By Ridge Mahoney
When he names his roster Wednesday (on FS1's UEFA Champions League pre-game show at about 3:10
p.m. ET) for the Hexagonal matches against Honduras and Panama, U.S. head coach Bruce Arena will not be assessing the state of the national team.
His job is to get at least four
points and preferably six in the games this month in San Jose and Panama City. Period. Such issues such as foreign-based players compared to those in MLS can’t be addressed, reasonably, for at
least a few more months. Yet with a few of those players, such as Geoff Cameron, just coming back from injury or not playing regularly – Brad Guzan, Jorge Villafana –
Arena may choose a few more MLS players out of necessity.
Villafana, whose debut at left back against Jamaica in early February was a good one, hasn’t played a minute in any of
Santos’ nine league matches. Greg Garza has started both games for Atlanta United, which he joined on loan from Tijuana to get regular playing time. Neither seems fit or sharp enough to
take on a dangerous Concacaf foe yet if Arena wants to rely on a veteran of his first national-team stint, it could be risky to roll out DaMarcus Beasley, who played the full 90 minutes of
Houston’s defeat of Seattle on the first weekend of MLS play but sat out a 3-1 defeat of Columbus on Saturday.
Multiply the left-back slot with a few more positions each with
several candidates and you'll have a matrix of myriad combinations and possibilities. Throw in a weekend of league games that could drastically alter the depth charts by Monday and the start of
training. This is USA Survivor 2017. If the fall-back choice of Fabian Johnson turns out to be the best one, the process won't much matter.
The overseas players are
deep into their seasons and that includes those in Mexico, who have in fact been training and playing since last June though the season is split into two halves. Teams that didn’t make the
Torneo Apertura playoffs or were eliminated early began training before Christmas for the current Torneo Clausura, which is already at the halfway stage.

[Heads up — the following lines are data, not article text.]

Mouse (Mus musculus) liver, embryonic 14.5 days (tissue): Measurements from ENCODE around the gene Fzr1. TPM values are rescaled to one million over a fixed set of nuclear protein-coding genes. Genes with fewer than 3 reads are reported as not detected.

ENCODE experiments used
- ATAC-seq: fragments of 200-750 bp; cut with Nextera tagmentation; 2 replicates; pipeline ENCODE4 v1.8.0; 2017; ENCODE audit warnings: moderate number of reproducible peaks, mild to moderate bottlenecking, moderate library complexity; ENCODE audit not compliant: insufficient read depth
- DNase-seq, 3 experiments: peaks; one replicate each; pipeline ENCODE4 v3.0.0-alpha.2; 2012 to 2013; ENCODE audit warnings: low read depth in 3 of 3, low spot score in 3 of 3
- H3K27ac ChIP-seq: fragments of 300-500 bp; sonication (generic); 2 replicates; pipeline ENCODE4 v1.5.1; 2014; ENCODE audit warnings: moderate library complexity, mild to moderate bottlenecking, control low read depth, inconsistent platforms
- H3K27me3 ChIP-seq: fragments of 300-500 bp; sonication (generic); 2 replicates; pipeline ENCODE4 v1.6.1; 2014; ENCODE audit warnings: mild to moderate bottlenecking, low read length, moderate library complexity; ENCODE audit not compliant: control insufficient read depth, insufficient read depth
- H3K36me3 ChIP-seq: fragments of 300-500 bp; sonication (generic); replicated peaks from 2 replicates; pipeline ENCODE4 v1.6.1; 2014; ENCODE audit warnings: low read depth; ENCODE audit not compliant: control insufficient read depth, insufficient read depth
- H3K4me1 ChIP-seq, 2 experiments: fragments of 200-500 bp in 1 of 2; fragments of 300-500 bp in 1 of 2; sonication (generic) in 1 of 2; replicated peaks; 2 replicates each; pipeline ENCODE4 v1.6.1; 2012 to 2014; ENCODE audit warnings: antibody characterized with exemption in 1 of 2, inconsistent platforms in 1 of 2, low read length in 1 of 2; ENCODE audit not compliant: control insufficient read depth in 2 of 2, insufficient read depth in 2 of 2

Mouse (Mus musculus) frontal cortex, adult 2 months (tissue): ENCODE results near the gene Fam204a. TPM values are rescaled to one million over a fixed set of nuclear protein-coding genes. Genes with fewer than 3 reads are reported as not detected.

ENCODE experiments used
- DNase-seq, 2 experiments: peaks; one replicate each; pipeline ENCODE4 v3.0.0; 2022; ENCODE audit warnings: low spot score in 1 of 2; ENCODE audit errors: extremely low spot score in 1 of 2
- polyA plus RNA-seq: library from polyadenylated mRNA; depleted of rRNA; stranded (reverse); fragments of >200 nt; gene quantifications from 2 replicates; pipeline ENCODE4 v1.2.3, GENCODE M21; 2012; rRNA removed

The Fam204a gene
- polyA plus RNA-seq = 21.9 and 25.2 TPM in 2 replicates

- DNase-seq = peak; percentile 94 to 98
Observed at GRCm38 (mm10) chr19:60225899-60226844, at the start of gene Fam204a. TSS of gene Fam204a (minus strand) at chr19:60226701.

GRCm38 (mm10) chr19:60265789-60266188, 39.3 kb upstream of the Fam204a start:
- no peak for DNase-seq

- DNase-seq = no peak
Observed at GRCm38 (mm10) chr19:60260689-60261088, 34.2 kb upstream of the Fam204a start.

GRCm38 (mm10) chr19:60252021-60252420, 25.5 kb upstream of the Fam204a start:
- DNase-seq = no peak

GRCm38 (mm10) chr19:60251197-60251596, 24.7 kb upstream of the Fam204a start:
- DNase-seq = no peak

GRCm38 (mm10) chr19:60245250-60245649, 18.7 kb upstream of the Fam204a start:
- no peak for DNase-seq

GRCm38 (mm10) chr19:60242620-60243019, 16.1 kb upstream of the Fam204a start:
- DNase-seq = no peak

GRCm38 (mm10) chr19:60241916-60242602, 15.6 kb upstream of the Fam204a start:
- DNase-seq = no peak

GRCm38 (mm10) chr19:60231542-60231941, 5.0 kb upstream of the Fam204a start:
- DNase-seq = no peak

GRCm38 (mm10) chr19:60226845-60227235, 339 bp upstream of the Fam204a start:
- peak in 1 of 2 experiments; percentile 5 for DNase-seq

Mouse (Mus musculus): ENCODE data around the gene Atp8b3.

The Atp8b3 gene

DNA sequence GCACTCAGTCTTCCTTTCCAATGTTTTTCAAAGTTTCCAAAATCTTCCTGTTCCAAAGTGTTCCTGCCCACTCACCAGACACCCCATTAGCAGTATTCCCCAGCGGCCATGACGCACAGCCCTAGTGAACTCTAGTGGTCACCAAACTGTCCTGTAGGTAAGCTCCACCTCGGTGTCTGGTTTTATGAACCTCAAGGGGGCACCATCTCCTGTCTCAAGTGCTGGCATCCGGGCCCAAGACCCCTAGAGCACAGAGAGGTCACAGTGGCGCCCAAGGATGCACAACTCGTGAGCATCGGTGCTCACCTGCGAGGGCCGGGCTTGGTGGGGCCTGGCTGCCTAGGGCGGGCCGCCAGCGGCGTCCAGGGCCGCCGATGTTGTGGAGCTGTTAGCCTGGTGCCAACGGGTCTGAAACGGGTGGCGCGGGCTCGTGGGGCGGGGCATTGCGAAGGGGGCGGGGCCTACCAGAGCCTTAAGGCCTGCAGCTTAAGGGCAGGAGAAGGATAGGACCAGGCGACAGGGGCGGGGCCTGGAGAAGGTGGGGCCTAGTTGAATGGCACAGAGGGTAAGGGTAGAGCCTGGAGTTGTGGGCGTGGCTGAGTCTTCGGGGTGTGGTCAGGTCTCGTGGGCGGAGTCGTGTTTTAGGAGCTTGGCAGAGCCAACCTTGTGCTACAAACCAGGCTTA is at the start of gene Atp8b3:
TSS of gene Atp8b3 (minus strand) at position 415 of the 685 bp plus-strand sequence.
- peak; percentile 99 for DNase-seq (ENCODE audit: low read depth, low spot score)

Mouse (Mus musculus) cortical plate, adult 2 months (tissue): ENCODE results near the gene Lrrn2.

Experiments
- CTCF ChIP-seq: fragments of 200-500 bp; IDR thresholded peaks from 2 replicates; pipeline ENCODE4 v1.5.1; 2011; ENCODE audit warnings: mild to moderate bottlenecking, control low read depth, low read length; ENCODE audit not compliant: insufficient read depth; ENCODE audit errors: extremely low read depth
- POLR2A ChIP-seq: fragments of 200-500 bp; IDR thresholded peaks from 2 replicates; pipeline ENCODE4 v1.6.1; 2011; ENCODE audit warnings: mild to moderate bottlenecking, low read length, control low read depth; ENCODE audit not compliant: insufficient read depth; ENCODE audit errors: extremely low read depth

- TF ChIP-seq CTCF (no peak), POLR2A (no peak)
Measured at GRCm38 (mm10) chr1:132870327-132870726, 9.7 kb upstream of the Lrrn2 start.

One of Arena’s former
Galaxy players, Omar Gonzalez, has been a smashing success since making the move to Mexico in December 2015, and he’s just one of several centerbacks in contention for two very important
games. Steve Birnbaum (D.C. United) and Matt Hedges (FC Dallas) have played just two league matches, and Hedges had to miss the January camp because of an injury.
rather light contingent of MLS players – should Arena take that route -- for the March games doesn’t necessarily conflict with his statements that predecessor Jurgen Klinsmann may
have devalued at least some of those toiling domestically. As the MLS season unfolds, there will be more evidence to judge a player like Alejandro Bedoya, a consistent starter for Klinsmann
while playing for Nantes and now in MLS with Philadelphia. A cautionary tale is that of Mix Diskerud, whose move from Europe to New York City FC went so badly the team reached an agreement to
buy terminate his contract and loaned him to Swedish club IFK Gothenberg.
Clint Dempsey may not be 100 percent but he's still Clint Dempsey. Can you really afford not to
take him for a must-win home game? What about Tim Howard?
The bottom line for Arena -- and why he’s back in charge -- has always been about finding ways and picking
players and implementing strategies to win. He always leaves open the possibility of doing something other than what he said he might do, and while this trait sometimes perplexes fans and
infuriates media members -- and occasionally his employers -- it is rooted in a confidence so deep it can seem to be arrogance or smugness. He knows he’ll make the right decisions, eventually.
Self-belief to the extreme.
It’s not quite the same approach as taken by former German Chancellor Konrad Adenauer, who once explained apparently contradictory actions and
quotes by saying, “What do I care about my chitchat from yesterday?” And Arena truly does not worry about what he says publicly, since all that matters is what he says to his players and
his coaches, and certain U.S. Soccer officials and staff members.
His clarity of ideas and directness of delivery has refreshed and revived the spirits of numerous players, along with
those of many staff members weary of Klinsmann’s penchant for sending them into scramble mode at the last minute. Fewer meetings and more free time is a players’ dream, of course, and they
also appreciate training times that don’t change from 10 a.m. to 4 p.m. less than a day in advance.
So anyone primed for sweeping swaths of symbolism packaged with the roster
announcement will be disappointed. Many others will weigh in from their perspectives about why this player has been named and that one hasn’t. So it goes.
The Arena approach is
simplicity itself:pick the players best equipped to win, and put them in positions and give them resources to do so. If he senses any fragility or uncertainty or incompetence, he’ll find
somebody else. What he has preached since his return is singleness of purpose. Failure is not an option, and every player named will feel the same urgency and responsibility shouldered by Arena when
he agreed to a second stint at the helm.